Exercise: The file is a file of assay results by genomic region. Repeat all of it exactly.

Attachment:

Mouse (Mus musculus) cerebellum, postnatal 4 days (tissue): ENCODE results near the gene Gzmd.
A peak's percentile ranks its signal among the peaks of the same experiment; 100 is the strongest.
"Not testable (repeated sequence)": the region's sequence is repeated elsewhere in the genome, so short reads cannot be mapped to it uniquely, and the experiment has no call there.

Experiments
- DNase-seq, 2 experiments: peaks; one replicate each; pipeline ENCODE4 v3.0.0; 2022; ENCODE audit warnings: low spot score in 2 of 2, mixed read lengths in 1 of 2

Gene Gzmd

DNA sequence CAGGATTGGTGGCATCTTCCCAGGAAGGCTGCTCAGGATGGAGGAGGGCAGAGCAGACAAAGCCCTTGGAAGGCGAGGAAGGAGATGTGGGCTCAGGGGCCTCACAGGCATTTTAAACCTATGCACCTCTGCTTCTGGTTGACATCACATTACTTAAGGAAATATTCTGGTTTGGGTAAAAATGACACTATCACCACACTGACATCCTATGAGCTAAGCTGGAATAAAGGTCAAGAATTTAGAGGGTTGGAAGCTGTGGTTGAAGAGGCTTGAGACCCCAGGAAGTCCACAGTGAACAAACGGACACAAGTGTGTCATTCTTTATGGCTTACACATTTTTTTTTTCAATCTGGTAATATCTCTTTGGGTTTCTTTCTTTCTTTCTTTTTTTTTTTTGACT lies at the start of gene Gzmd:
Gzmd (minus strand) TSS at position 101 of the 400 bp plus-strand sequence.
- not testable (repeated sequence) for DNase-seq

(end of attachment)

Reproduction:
Mouse (Mus musculus) cerebellum, postnatal 4 days (tissue): ENCODE results near the gene Gzmd.
A peak's percentile ranks its signal among the peaks of the same experiment; 100 is the strongest.
"Not testable (repeated sequence)": the region's sequence is repeated elsewhere in the genome, so short reads cannot be mapped to it uniquely, and the experiment has no call there.

Experiments
- DNase-seq, 2 experiments: peaks; one replicate each; pipeline ENCODE4 v3.0.0; 2022; ENCODE audit warnings: low spot score in 2 of 2, mixed read lengths in 1 of 2

Gene Gzmd

DNA sequence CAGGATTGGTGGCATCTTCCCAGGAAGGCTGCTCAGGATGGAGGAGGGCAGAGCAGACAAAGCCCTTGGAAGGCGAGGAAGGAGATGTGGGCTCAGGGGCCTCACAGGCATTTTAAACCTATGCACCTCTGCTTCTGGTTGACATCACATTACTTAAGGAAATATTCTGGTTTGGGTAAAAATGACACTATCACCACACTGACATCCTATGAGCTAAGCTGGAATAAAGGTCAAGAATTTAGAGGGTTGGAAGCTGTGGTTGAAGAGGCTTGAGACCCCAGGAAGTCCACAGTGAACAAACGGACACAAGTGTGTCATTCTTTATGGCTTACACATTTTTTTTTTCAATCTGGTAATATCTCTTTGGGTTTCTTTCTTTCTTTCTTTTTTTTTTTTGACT lies at the start of gene Gzmd:
Gzmd (minus strand) TSS at position 101 of the 400 bp plus-strand sequence.
- not testable (repeated sequence) for DNase-seq